Long time no blog... One of the things about being "off" for the summer is that I get time to do stuff I normally don't during the school year. Some of it is fun, like the 3 days I spent backpacking in my breeding bird atlas block since my last post. Some is more mundane but important, like painting the front porch railings and fixing the back patio. That involved concrete demolition, hauling in road base and sand, and placing about 1000 lbs of paver bricks. I'm sore. The family hit the road for a wedding, and I've been busy with researching, organizing, and submitting pics for a few book projects. In other words, no problem with boredom around here, but I haven't had much blog fodder of late, either.
That changed this week when within a day of each other, I got my latest Birding and WildBird magazines. Flipping through Birding, I was pleasantly surprised to see my amiga Amy Hooper's portrait and accompanying interview in Noah Strycker's column. Amy edits WildBird and writes the WildBird On The Fly blog. Then I realized that my mug was in the issue too- but not as big as Amy's!! Lori Fujimoto, ABA's education manager, acknowledged the judges for the ABA's Young Birder of the Year contest (I've judged the photo module for the last several years) and slipped in our pics. I didn't know that was coming- what of a fun surprise!
Well, the pleasant surprises kept coming when I saw that another birding amiga of mine had a big article in WildBird. Sharon Stiteler, AKA the Bird Chick, wrote about birding in the technological age- check it out if you can! And I snuck a few pics into this issue, too- thanks, Amy!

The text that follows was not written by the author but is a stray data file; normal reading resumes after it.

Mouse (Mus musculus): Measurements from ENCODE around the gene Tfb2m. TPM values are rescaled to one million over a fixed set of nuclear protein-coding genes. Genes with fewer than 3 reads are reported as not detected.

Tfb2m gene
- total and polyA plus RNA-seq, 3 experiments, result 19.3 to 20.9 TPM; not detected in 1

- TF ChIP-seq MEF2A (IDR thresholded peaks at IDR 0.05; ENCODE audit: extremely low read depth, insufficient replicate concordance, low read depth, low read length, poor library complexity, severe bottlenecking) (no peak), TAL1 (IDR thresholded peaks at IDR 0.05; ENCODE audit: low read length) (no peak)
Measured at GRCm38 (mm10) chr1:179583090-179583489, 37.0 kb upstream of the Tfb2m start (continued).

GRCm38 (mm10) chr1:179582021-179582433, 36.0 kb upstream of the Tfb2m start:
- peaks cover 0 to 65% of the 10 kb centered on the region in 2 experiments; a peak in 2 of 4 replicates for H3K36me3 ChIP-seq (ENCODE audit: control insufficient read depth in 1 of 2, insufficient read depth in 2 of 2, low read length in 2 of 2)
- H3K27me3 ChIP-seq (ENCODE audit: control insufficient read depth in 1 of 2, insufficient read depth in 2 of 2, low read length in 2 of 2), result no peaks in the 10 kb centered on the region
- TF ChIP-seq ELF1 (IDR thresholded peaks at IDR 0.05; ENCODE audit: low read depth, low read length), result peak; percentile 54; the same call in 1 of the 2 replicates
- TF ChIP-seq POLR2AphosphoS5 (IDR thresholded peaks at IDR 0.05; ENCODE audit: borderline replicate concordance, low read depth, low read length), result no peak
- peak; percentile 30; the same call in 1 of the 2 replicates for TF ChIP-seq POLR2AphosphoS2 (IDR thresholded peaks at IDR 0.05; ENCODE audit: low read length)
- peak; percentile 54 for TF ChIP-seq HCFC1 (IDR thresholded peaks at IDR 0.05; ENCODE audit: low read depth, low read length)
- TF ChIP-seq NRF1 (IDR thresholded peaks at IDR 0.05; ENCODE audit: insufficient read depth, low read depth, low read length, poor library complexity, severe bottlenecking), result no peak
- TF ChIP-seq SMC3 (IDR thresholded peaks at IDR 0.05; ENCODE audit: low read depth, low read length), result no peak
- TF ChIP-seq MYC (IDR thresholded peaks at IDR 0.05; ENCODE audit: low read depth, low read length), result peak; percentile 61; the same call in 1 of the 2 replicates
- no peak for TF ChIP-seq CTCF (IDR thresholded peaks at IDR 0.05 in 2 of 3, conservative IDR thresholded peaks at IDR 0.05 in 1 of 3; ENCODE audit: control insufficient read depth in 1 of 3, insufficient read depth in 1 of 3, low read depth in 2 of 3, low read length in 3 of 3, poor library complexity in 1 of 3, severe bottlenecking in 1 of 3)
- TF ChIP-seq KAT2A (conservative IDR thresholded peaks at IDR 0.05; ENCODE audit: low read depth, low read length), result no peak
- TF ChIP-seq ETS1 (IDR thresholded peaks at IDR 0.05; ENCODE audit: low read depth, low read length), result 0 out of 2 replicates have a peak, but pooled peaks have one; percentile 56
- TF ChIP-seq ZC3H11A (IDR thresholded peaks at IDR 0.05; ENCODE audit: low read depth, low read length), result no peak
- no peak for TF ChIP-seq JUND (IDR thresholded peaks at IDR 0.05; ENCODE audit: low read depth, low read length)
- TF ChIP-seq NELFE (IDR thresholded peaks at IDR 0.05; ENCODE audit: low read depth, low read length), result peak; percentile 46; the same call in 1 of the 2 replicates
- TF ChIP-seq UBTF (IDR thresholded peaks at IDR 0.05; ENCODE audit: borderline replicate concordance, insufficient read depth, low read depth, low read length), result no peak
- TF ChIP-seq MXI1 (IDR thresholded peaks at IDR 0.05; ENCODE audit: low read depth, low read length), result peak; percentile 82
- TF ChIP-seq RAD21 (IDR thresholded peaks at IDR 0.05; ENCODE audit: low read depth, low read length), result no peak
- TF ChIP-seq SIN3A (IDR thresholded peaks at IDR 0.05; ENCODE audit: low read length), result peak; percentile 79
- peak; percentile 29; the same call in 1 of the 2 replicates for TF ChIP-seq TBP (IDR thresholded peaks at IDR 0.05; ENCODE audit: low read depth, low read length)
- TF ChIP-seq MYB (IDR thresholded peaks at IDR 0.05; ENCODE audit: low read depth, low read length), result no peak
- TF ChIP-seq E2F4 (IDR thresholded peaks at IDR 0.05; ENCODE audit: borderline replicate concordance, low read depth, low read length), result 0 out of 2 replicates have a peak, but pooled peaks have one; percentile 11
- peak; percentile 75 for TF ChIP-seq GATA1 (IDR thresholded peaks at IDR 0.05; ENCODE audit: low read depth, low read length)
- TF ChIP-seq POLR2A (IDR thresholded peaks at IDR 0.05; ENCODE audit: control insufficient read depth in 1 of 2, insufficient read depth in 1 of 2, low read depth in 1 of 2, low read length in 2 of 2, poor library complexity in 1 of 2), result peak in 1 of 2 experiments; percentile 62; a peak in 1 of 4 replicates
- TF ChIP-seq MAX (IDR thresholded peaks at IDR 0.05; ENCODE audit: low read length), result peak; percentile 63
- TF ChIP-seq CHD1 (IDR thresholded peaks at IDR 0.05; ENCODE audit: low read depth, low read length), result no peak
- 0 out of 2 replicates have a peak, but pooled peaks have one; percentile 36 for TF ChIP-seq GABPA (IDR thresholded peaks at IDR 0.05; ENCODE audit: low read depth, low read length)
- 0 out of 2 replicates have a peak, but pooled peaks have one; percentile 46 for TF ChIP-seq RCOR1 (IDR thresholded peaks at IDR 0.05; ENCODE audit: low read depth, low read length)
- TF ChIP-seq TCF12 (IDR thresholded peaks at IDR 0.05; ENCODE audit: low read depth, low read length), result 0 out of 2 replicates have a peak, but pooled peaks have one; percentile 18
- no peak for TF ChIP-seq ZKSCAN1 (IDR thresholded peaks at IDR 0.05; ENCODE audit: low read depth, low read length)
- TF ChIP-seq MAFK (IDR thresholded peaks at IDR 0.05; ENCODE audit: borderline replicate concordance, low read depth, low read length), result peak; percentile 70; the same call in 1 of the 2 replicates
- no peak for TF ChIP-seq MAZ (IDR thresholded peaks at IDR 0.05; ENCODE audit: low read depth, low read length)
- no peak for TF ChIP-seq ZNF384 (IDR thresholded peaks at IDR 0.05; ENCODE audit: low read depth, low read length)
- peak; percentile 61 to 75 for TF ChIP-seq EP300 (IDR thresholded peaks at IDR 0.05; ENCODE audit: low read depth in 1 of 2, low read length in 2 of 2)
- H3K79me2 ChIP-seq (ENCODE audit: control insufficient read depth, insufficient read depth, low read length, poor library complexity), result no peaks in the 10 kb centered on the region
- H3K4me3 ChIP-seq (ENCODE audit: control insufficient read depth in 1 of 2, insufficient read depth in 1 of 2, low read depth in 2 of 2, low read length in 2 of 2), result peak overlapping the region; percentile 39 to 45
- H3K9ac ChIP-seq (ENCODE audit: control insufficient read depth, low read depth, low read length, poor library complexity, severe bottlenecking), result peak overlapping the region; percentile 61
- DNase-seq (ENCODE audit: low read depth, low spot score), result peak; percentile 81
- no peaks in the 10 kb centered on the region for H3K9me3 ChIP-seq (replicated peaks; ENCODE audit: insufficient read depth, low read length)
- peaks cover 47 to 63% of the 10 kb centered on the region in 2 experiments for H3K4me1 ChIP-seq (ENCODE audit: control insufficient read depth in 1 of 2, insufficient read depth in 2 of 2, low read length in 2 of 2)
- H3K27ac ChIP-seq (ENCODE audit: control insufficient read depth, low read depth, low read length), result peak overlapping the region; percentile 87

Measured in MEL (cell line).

I did actually go birding the other day- my dad & I went up to Allenspark (in the foothills west of Boulder, Colorado) for a few hours of hummingbird immersion. The Fawnbrook Inn there is famous for its rosy-finches in the winter, but they put out a big hummingbird feeder array and get a resulting swarm of birds- mostly Broad-tails but a smattering of Calliopes and Rufous Hummingbirds swing by on their way south, too. I'll bet they've had a mega hummer or two (Magnificent &/or Blue-throated come to mind)- the place doesn't get birded much in the summer and one could easily visit for days undetected in the ruck. Anyway, it clouded up and even rained on us some, which didn't bother the hummers any but I had to switch to using a flash. You can really see the different photographic qualities of using natural light (the female Broad-tailed) vs. the speedlight (male Broad-tailed and Rufous.) It gives some pretty dramatic results, though, really jazzing up those iridescent feathers.
Spring Migration 2017, Part 2
3 months ago